Is Toronto Heading Towards a Cycling “Highway?”

by Markus O’Brien Fehr, Chief of Staff

Willowdale residents are already familiar with Council’s decision in December 2020 to add a grade-separated Cycle Track to Yonge Street when the stretch from Highway 401 to Finch is reconstructed. The Yonge TOmorrow project, approved by Council this week, has flown a little more under the radar. Focused on downtown Yonge between Queen and College, this plan shares a vision similar to REimagine Yonge, reducing space for vehicular traffic and adding lots of additional space for pedestrians, diners, shoppers, and cyclists.

Is it time to start thinking about the whole Yonge Street corridor and whether Toronto’s main street should present an opportunity to create a north-south cycling “highway?”   When the Yonge/401 interchange EA finally gets underway this year, it will take this idea into account.  Can we connect the dots?

Cities all over the world, even in colder climates, have shown that cycling infrastructure, when well designed, can have a tremendous reduction on traffic congestion with all the accompanying environmental and public health benefits.  Less understood is that these usually come with significant economic benefits as well.

In the UK, the city of London began building two cycling “superhighways” in 2015. The routes, physically separated from motor vehicle traffic, connected the central city with outlying areas. Routes were chosen because they ran above busy subway routes, offering relief from transit congestion as well as traffic. The impact was immediate. Cycling activity increased by 51% in the first year of operation and by 26% in the second. The improved streetscapes also saw a 17% decline in retail vacancy rates. The London School of Economics now estimates that cycling activity generates US$4.32 billion in annual economic activity in the UK.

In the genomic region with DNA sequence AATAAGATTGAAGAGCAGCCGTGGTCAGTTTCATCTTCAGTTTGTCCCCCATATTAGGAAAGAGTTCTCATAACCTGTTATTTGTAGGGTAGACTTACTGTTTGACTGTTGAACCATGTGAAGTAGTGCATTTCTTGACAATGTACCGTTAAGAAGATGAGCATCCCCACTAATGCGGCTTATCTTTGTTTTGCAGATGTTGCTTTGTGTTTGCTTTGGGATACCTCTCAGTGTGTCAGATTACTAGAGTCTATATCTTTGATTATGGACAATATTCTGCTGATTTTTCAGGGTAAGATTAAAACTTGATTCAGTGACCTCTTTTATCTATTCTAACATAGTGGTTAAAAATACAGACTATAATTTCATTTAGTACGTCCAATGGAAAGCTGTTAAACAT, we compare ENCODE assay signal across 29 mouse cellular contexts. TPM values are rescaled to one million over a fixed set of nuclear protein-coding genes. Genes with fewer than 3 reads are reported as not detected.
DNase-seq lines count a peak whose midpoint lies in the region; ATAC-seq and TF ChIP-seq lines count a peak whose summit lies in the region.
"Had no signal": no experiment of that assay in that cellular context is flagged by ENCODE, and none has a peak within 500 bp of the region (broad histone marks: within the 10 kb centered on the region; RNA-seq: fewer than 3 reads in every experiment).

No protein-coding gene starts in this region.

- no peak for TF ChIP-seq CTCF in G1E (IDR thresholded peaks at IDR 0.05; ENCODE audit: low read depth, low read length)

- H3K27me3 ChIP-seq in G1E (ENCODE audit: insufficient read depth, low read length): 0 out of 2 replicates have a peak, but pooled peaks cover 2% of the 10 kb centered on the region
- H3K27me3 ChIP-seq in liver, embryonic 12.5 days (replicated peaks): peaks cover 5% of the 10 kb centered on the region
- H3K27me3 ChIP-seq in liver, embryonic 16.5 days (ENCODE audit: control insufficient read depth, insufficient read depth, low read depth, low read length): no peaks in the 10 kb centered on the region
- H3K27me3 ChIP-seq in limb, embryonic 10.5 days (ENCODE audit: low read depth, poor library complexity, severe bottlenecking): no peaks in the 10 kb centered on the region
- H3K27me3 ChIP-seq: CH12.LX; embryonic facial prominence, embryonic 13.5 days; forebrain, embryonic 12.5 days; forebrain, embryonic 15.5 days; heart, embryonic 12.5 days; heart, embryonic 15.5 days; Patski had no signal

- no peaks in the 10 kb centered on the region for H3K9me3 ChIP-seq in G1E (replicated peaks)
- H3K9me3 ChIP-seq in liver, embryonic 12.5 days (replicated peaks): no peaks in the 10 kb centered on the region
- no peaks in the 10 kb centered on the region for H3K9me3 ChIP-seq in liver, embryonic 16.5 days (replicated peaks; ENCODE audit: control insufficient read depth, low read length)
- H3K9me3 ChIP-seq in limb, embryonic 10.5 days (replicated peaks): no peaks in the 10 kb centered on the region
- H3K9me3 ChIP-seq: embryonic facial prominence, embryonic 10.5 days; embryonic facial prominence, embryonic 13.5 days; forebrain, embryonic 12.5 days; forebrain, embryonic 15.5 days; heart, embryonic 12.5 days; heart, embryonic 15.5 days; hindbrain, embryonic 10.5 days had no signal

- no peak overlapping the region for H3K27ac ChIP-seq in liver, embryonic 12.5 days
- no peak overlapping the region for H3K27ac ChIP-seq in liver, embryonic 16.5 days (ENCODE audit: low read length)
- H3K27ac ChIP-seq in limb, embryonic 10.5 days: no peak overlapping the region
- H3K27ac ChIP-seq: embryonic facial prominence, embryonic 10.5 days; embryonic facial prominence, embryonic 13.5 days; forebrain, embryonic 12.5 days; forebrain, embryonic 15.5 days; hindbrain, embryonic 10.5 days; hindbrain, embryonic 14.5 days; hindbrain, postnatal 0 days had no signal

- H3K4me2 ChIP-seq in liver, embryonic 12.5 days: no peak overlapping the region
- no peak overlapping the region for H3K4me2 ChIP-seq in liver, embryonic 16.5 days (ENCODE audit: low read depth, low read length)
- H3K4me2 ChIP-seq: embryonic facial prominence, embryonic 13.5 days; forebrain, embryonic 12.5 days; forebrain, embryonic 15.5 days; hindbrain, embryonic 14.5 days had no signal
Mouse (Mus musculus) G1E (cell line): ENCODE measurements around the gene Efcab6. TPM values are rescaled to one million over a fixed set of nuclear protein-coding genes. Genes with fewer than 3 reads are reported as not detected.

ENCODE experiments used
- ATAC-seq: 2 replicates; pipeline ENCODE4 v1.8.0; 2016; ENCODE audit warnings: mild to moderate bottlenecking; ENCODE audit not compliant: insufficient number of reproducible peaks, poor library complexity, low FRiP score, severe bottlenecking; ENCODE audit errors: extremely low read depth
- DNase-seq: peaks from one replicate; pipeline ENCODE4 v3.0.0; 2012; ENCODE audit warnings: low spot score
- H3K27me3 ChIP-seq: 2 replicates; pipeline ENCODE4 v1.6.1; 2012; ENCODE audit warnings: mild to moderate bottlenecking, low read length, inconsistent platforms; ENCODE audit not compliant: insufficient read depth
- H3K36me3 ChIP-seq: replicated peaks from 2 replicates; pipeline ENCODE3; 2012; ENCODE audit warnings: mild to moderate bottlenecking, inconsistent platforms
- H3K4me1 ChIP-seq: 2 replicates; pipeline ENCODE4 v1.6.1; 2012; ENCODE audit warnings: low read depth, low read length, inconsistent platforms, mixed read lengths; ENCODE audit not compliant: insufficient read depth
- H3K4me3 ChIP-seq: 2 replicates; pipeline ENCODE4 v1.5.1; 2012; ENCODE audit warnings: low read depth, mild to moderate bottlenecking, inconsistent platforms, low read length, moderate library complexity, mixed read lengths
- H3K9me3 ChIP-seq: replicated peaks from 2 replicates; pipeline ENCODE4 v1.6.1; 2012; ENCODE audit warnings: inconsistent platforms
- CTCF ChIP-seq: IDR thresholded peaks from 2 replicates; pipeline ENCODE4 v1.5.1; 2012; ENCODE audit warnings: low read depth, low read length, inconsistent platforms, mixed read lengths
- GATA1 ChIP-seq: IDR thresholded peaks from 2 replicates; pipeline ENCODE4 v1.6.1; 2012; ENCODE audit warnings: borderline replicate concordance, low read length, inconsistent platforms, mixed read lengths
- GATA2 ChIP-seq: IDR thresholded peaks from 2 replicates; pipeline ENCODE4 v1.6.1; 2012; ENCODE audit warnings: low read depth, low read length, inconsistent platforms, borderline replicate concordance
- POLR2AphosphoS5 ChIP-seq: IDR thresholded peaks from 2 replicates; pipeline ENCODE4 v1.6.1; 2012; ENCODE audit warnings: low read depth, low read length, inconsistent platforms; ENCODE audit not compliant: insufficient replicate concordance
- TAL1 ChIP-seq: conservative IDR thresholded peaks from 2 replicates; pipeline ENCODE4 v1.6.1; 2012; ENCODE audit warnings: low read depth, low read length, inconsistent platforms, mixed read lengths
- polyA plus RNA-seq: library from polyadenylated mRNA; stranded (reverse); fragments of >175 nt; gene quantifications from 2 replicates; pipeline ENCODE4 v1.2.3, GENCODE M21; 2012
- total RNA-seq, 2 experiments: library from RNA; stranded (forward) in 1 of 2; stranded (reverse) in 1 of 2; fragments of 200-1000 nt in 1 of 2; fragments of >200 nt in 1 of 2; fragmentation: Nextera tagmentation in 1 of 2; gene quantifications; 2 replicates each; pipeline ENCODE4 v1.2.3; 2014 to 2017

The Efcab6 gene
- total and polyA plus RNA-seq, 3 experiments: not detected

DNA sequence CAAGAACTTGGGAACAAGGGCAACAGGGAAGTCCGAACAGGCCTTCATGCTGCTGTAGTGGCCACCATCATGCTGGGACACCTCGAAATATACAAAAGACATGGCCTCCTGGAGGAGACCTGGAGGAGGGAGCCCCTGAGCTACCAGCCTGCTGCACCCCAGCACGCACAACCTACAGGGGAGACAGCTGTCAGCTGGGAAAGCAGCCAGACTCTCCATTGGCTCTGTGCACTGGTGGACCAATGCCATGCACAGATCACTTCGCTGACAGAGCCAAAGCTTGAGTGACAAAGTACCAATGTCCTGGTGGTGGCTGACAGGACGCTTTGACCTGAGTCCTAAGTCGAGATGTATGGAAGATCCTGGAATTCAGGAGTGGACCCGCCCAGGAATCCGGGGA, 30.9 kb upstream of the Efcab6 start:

Closer to home, Minneapolis, Minnesota has cultivated a cycling boom in a cold-weather climate. The completion of the Midtown Greenway, a “bicycle freeway” running east-west for almost 9 km along an old rail corridor, contributed to a 76% cycling increase in the city. Over a 10 year period, property values have increased 90% along the corridor.

The gold standard for cycling infrastructure however is Copenhagen in Denmark.  With nearly 400 km of bike routes and 50% of the population commuting to work by bicycle on a daily basis, 28 “superhighways” have been planned over the past decade.  What makes these routes unique includes innovative lighting, footrests at intersections and air pumps at every mile.  Traffic lights are also timed so that a rider moving at 20 km/h will have continuous green signals.  It’s estimated that the country gains about 18 cents for every kilometer biked in economic activity and reduced health care costs, while every kilometer driven costs 10 cents.

The benefits of biking are increasingly clear globally.  In Toronto, we have both the need of these benefits as well as the opportunity to now move them forward.  Let’s keep thinking about the potential of Yonge Street as an incredible destination for all users.

* More information on these and other international projects is available via the 2016 Urban Land Institute report Active Transportation and Real Estate: The Next Frontier.